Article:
But, actually, it would be a big mistake to believe that the best approach with group decision-making is always to ask a larger number of people and to take the average answer. Research indicates that this approach is likely to work only under particular circumstances: those in which many or most people are more likely than not to be right – because, crucially, they have a good level of relevant knowledge and they are not materially biased or prejudiced in some way about the issue at-hand (e.g. favouring older theories) or in their general cognitive ways (e.g. a tendency toward unrealistic optimism).
Additionally, the views of everyone should be collected separately and independently with no chance of any individual knowing any other’s viewpoint or judgment (thus avoiding any risks of social influencing in the process). And another ideal feature of large groups for decision-making is that they should have a good level of diversity (in terms of group members’ characteristics, circumstances, beliefs etc), especially if the problem or issue is complex, novel or challenging.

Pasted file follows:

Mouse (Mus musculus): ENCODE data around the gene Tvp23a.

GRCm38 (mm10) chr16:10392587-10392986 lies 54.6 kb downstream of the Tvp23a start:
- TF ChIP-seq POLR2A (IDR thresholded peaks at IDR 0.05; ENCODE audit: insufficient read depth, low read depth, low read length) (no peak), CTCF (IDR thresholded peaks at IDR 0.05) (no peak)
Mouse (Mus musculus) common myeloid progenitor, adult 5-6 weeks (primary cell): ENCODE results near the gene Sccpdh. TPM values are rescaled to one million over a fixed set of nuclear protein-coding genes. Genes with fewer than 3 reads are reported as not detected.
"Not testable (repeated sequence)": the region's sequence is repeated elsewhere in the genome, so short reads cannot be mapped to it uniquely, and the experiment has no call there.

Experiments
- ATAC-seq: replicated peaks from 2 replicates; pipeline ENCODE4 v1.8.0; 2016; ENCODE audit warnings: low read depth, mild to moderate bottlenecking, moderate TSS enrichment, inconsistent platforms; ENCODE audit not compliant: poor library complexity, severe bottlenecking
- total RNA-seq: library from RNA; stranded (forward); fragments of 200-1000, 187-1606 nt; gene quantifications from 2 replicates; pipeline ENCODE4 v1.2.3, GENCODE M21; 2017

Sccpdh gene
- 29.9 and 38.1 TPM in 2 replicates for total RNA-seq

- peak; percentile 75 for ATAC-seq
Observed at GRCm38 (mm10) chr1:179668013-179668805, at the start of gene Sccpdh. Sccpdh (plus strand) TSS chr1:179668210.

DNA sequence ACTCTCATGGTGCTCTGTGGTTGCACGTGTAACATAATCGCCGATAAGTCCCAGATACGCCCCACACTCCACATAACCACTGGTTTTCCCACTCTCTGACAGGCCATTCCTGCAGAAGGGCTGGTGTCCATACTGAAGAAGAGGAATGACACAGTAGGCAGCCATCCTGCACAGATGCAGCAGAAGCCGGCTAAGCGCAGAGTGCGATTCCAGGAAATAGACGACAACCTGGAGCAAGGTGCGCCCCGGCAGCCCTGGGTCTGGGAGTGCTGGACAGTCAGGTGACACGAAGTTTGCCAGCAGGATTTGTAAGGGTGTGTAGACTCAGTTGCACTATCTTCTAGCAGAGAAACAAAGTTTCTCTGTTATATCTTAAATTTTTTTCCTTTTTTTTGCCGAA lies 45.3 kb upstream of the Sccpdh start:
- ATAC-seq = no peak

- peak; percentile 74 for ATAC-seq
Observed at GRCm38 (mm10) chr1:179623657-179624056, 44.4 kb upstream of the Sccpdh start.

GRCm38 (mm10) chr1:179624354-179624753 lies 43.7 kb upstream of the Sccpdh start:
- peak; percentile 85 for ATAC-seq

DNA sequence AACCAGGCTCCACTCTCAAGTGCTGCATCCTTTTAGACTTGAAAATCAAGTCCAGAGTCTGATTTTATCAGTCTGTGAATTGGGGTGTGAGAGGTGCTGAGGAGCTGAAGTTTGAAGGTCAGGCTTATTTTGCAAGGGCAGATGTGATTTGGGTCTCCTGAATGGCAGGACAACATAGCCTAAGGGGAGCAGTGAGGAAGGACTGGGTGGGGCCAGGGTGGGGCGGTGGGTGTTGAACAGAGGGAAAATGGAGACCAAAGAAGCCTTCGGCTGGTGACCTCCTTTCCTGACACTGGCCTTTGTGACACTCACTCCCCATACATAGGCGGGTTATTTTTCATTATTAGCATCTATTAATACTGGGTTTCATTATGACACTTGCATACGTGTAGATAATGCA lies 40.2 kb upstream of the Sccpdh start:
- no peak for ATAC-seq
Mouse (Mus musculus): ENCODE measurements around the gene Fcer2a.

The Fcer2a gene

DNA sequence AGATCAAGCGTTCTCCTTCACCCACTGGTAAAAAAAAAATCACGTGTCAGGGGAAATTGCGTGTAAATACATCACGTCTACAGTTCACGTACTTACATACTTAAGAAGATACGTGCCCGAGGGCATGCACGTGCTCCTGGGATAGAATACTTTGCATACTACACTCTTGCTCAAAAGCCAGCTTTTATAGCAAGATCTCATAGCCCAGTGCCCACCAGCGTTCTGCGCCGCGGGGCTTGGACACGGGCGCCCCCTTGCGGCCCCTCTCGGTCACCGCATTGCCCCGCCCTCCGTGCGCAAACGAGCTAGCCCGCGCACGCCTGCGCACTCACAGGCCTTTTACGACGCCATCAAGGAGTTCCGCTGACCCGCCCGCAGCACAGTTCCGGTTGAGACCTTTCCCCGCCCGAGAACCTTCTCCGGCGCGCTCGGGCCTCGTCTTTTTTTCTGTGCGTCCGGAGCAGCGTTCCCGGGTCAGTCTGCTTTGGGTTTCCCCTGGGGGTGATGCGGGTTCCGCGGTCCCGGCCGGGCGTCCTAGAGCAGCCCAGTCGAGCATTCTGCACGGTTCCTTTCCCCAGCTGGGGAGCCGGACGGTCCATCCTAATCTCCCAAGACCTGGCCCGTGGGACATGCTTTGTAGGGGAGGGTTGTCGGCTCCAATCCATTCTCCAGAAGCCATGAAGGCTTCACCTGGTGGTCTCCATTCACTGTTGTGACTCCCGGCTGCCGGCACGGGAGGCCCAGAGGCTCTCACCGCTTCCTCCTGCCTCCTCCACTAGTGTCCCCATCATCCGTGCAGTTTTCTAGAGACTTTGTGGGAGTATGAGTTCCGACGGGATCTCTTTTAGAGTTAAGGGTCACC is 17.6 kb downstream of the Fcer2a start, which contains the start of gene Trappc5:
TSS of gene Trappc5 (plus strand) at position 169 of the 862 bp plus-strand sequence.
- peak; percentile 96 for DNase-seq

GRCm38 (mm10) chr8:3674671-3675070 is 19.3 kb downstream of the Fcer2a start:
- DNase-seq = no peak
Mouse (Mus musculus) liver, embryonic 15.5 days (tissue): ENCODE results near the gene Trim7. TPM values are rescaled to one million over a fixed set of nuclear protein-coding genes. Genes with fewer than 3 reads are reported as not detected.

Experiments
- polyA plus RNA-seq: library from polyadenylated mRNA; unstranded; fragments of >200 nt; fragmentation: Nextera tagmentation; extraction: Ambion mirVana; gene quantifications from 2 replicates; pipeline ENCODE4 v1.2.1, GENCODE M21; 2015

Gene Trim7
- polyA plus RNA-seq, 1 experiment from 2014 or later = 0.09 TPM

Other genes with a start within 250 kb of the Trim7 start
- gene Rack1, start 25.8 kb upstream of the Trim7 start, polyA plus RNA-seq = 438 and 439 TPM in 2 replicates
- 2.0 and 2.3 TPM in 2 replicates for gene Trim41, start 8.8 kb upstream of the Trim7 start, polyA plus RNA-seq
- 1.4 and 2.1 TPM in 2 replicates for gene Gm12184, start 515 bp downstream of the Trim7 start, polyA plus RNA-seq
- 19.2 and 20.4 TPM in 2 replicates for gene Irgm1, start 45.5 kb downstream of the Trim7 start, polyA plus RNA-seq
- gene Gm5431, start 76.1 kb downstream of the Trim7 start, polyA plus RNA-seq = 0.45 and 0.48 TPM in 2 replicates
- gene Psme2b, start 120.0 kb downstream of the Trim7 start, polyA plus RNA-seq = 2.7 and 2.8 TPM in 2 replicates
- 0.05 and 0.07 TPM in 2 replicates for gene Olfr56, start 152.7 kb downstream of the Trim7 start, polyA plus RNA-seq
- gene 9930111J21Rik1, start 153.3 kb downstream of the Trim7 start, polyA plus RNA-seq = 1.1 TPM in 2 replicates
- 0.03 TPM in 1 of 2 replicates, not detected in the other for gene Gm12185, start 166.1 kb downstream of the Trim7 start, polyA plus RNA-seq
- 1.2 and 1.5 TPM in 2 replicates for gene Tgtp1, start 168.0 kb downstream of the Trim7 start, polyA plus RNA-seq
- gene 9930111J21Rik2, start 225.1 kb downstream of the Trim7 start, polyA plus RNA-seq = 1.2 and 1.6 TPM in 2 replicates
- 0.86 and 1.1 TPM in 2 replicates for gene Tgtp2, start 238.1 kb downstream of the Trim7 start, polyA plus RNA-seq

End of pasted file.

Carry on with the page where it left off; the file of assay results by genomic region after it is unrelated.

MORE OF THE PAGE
In truth, these conditions are usually difficult to achieve or are rarely followed to a signficant degree (for example, a potentially successful scenario could be a marketing director asking his marketing team whether to hire a certain job candidate, but it might be unreasistic to expect each team member to give their assessment of the candidate privately/anonymously). It is simply unrealistic to expect that all individuals in a large group will be free of any prejudices or biases themselves, that they all will have good/relevant knowledge, and there will be no communication or influencing between indviduals at all. Sadly, though, this leads to the fact that, if and when a large number of people is consulted on an issue, then the likely result is that the average position or judgment taken will be wrong (or at least ‘sub-optimal’).
Given this reality, therefore, in most cases, it is normally better for leaders to avoid seeking widespread views from larger numbers of people. Instead, the most effective thing to do will usually be for leaders to focus their efforts on relying on a smaller group of suitably well-qualified individuals and doing as much as possible to ensure robust and effective deliberation by that group.
In overall terms, groups can be very suitable and effective for supporting decision-making and problem-solving in organisations, offering many potential benefits over individuals working alone. However, groups do come with many potential risks and problems of their own, as explored above. So, leaders need to be familiar with some of the measures suggested above how to mitigate those challenges – with group composition and deliberation process being key areas to look at.